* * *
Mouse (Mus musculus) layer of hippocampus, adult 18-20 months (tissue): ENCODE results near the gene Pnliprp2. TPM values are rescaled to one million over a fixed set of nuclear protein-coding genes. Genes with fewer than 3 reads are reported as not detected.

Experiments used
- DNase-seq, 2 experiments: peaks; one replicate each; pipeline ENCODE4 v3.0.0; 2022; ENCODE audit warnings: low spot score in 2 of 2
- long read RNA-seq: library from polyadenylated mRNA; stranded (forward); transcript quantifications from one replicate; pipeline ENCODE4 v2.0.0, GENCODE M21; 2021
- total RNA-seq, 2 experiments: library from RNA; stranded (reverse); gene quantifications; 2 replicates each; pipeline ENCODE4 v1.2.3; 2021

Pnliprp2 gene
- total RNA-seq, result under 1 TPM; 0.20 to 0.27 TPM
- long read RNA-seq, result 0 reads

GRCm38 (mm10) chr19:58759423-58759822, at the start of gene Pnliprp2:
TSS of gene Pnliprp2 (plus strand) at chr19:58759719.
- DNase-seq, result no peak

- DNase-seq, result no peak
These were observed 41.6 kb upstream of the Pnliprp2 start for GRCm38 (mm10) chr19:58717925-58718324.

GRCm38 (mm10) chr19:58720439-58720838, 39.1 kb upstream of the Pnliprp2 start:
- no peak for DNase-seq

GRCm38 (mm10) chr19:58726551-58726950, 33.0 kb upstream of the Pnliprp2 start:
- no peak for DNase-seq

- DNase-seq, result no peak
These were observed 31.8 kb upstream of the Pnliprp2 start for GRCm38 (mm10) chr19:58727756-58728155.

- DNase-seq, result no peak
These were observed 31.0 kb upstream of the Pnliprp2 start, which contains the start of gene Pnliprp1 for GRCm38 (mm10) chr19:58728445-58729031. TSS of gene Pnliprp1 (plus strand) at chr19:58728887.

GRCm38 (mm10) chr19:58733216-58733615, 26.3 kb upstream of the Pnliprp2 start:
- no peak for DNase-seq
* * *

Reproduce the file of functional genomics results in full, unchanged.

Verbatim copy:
Mouse (Mus musculus) layer of hippocampus, adult 18-20 months (tissue): ENCODE results near the gene Pnliprp2. TPM values are rescaled to one million over a fixed set of nuclear protein-coding genes. Genes with fewer than 3 reads are reported as not detected.

Experiments used
- DNase-seq, 2 experiments: peaks; one replicate each; pipeline ENCODE4 v3.0.0; 2022; ENCODE audit warnings: low spot score in 2 of 2
- long read RNA-seq: library from polyadenylated mRNA; stranded (forward); transcript quantifications from one replicate; pipeline ENCODE4 v2.0.0, GENCODE M21; 2021
- total RNA-seq, 2 experiments: library from RNA; stranded (reverse); gene quantifications; 2 replicates each; pipeline ENCODE4 v1.2.3; 2021

Pnliprp2 gene
- total RNA-seq, result under 1 TPM; 0.20 to 0.27 TPM
- long read RNA-seq, result 0 reads

GRCm38 (mm10) chr19:58759423-58759822, at the start of gene Pnliprp2:
TSS of gene Pnliprp2 (plus strand) at chr19:58759719.
- DNase-seq, result no peak

- DNase-seq, result no peak
These were observed 41.6 kb upstream of the Pnliprp2 start for GRCm38 (mm10) chr19:58717925-58718324.

GRCm38 (mm10) chr19:58720439-58720838, 39.1 kb upstream of the Pnliprp2 start:
- no peak for DNase-seq

GRCm38 (mm10) chr19:58726551-58726950, 33.0 kb upstream of the Pnliprp2 start:
- no peak for DNase-seq

- DNase-seq, result no peak
These were observed 31.8 kb upstream of the Pnliprp2 start for GRCm38 (mm10) chr19:58727756-58728155.

- DNase-seq, result no peak
These were observed 31.0 kb upstream of the Pnliprp2 start, which contains the start of gene Pnliprp1 for GRCm38 (mm10) chr19:58728445-58729031. TSS of gene Pnliprp1 (plus strand) at chr19:58728887.

GRCm38 (mm10) chr19:58733216-58733615, 26.3 kb upstream of the Pnliprp2 start:
- no peak for DNase-seq